Just thought I would try one of the contests. The basic idea of my game is to make money and increase your RAILROAD EMPIRE! I won't tell much now but I may need help later so who knows.
Good luck! This sounds like a great idea, and I look forward to seeing how it evolves.
Thanks! I have some of the user interface done but no gameplay yet Razz , but going well.
EDIT: Realized I had said too much and deleted it. Cool
When building the railroad empire, we should be able to take control of the trust's, and illegally dominate the economy, and then fill the government with people who will ease up on the trust's restrictions, allowing corruption to flourish.
I love corruption. Why else would I mess with save states on my N64 emulator, or add stupid mods to The Sims?

I agree with CHill, an overly realistic game would be great.
I wasn't going for quite that real seeing as it would be very complex, but I suppose I could add corruption if you guys really want it. I am going to stick with my original plan for now (making money legally) but when I finish that and assuming I have time I will gladly put in something about illegally squashing competition and government corruption.
So I'm not entirely sure if I can ask this kind of thing but since it doesn't involve specific code and its a general question I think I should be okay.
Anyways, do you think it is generally better to use pics to draw full-screen graphics or to use sprites, lines, pixels, etc.? I know pics are faster and smaller in the program but they take up 767 bytes and a precious pic slot. I want to make nice graphics for railroad empire but am unsure about the best way to do it.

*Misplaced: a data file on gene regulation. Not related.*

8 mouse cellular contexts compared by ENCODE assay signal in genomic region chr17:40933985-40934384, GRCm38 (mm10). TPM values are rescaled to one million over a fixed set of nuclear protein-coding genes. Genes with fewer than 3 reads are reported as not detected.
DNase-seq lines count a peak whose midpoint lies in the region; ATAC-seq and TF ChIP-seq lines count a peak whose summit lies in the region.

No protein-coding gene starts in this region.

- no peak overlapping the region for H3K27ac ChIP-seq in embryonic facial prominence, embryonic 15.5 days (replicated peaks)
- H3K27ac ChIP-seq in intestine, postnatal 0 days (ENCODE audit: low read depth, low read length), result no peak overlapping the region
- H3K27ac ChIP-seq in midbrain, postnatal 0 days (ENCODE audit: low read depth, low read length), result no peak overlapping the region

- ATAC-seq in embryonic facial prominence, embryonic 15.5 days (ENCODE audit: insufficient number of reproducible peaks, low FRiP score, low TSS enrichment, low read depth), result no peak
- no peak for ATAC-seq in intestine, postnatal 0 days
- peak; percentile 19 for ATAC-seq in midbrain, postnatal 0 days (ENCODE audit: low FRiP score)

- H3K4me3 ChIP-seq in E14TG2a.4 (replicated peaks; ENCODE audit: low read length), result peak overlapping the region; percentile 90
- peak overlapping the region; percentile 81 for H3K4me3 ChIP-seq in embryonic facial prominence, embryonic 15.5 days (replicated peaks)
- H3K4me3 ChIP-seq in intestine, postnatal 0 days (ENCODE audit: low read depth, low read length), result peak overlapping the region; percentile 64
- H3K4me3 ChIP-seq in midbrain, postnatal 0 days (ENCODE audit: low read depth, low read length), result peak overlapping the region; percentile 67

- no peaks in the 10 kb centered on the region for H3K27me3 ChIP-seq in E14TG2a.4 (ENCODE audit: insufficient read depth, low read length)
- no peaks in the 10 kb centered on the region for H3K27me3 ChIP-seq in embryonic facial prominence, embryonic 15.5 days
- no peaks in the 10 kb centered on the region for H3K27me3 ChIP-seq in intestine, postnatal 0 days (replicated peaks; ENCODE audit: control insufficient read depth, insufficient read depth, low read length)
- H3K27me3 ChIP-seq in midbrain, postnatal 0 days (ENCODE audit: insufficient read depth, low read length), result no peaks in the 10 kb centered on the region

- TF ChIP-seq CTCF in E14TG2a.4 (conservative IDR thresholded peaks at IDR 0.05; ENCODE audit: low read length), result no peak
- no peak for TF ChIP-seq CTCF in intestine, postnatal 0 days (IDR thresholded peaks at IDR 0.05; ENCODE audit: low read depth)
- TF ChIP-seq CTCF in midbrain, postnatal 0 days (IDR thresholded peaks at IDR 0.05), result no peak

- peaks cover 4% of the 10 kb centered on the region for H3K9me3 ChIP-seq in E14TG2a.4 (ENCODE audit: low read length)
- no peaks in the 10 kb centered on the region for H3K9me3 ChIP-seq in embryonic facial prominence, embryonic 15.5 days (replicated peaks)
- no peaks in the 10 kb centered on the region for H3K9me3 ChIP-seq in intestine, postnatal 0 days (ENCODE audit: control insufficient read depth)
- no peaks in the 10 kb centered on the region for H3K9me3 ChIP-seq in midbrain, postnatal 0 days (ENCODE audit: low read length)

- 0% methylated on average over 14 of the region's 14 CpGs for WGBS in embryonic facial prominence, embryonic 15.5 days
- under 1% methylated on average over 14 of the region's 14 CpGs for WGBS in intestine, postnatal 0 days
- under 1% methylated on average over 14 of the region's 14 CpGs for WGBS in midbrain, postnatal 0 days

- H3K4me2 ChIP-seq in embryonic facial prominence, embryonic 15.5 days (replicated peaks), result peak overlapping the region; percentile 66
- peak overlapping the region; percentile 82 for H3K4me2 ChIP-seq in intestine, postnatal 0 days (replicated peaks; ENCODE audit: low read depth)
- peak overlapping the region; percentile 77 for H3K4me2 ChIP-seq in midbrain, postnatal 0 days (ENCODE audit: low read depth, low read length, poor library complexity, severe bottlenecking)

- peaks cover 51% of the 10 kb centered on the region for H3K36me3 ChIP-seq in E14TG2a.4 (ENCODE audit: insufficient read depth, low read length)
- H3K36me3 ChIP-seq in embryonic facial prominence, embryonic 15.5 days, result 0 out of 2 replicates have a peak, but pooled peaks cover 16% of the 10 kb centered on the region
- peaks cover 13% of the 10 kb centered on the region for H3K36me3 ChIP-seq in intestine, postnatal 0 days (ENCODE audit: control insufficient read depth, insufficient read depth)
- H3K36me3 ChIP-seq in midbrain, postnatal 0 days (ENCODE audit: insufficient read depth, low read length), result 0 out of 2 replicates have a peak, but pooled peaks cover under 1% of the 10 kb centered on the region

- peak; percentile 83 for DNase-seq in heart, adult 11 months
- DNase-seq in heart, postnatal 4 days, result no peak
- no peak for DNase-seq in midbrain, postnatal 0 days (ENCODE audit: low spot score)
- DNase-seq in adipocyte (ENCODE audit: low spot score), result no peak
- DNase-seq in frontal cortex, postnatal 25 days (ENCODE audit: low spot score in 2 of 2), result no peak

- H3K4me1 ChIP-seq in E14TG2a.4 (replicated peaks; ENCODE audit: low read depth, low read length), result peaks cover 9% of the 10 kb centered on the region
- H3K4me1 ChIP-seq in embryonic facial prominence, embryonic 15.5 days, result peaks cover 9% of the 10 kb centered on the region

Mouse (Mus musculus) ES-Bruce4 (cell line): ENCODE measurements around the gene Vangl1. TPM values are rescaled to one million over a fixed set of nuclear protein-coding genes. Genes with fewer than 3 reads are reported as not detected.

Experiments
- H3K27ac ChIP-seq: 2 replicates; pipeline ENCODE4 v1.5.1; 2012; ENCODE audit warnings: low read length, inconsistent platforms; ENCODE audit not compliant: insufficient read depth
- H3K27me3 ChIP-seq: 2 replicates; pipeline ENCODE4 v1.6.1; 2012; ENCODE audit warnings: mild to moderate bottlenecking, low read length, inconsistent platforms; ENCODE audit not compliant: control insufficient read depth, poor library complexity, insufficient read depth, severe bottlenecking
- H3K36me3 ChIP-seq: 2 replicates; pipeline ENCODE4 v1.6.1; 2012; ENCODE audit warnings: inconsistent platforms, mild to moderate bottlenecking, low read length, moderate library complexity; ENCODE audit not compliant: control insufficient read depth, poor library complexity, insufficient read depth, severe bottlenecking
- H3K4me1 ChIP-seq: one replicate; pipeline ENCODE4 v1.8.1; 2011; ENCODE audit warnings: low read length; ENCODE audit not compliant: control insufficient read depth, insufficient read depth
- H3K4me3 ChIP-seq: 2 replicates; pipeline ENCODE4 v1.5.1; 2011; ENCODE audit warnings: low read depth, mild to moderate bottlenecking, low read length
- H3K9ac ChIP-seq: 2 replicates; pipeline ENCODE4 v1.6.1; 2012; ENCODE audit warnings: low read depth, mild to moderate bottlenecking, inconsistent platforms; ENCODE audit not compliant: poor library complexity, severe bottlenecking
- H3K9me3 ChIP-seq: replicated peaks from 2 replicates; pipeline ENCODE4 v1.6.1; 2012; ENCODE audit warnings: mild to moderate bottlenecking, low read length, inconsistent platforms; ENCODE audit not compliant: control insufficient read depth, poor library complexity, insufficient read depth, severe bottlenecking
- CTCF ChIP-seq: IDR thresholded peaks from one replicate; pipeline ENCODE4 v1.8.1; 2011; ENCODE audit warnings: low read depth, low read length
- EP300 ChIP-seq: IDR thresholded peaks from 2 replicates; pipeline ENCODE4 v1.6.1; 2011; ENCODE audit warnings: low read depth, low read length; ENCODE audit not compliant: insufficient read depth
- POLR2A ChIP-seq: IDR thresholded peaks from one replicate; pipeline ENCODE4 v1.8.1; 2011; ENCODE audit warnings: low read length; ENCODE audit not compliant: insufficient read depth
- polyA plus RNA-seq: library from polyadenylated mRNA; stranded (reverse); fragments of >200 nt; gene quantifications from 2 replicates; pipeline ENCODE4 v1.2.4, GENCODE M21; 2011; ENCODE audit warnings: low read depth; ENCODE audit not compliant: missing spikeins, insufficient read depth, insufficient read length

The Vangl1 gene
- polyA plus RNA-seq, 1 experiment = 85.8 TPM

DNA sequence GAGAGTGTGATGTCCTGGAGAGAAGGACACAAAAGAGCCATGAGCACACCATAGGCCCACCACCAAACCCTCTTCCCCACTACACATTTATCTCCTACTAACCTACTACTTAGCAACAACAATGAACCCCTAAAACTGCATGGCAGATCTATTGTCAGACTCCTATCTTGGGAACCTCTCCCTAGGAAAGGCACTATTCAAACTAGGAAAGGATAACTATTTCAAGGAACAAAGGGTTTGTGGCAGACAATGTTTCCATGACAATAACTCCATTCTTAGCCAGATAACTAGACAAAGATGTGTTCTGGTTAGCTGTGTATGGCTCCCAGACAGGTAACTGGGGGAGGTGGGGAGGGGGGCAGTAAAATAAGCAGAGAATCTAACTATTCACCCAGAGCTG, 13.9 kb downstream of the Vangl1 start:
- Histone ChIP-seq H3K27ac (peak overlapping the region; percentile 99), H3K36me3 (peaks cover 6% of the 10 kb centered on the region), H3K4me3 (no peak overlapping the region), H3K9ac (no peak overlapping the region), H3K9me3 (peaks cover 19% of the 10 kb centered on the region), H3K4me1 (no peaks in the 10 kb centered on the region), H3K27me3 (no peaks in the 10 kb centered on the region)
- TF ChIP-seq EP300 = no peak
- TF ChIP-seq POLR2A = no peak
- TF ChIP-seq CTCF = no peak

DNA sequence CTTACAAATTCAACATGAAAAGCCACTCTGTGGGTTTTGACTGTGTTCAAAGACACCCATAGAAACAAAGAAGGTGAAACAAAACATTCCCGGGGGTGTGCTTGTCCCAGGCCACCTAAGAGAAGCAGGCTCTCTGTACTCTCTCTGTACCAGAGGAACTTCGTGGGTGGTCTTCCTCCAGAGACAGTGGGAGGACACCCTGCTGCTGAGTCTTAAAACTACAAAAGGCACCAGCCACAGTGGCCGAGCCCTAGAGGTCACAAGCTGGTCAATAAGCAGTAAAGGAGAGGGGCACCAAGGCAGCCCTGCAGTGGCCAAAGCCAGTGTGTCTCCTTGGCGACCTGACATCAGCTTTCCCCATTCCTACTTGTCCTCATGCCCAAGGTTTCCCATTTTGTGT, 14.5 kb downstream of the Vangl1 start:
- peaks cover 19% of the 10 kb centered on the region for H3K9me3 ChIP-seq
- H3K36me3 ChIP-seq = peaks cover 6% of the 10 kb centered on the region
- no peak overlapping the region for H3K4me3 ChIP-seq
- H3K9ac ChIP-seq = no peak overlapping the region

Personally, I'm not a fan of using the pic variables, so I would go with the sprites, lines, pixels, etc. Also, the coding style will be judged so I think it would play in your favor to use sprites over pics.
That depends of your program. Pics are really nice for a static background, but for more complexity or variety, I would prefer using sprites, lines etc.
Ok, I think I will draw the graphics from within the program. Here is another little update on progress: I have added a "reset stats" feature, and made more progress on the train factory (shop). I have also thought about how the game will work and I think I will try to make it in something not remotely close to real time but slow it down to some degree of realism by putting in delays for upgrades, building time, etc. These delays can be skipped for extra money. I will also make it so that during the actual game, each day takes 12 minutes (one for each hour). I may also make a faster version without delays for the impatient and to make it take less time to judge. Progress is slow right now seeing as I am on vacation but I think I will still get the program done on time.
So here's a little plot for you people that like that.
You are a small businessman who owns a train. You decide to start operating it to make some extra money, and find it successful. You then begin growing your trains and rising to the top of the industry. Finally, you get enough money to buy off the mayor of your city who then will pass laws allowing you to control the city's economy. Now that you have so much more money, you can but off the governor of you state, and you soon become such a big factor of the US economy that the president knows if you go out of business the whole nation will collapse in ruin. You threaten to shut down your business unless he gives you control of the country, which he does. From there, your Railroad Empire conquers the world and you dominate everything for the rest of your life.
Haha, that sounds like a great plot, but a little too close to how the real world works for comfort. I look forward to how you expand that into the game itself. How's the coding coming along?
I just got back from vacation, so I haven't made much progress recently. As for the overly real plot: I wrote it that way because people asked for it and the game probably wouldn't have much plot otherwise. Most of the actual gameplay will be in the first (legal) stage anyway, and the rest is just an ending phase for the player's amusement. After all, it takes a long time to make enough money to buy off the mayor alone! Razz

EDIT: So I worked on it quite a bit today since I wrote that ↑ and finished the railroad factory. I started putting delays for shipping, installing cars, etc. However, I have run into a question which I need to decide on before I continue: Is the accuracy+ease+smaller size of using the TI-84+ timing commands worth the loss of compatibility with the TI-83+?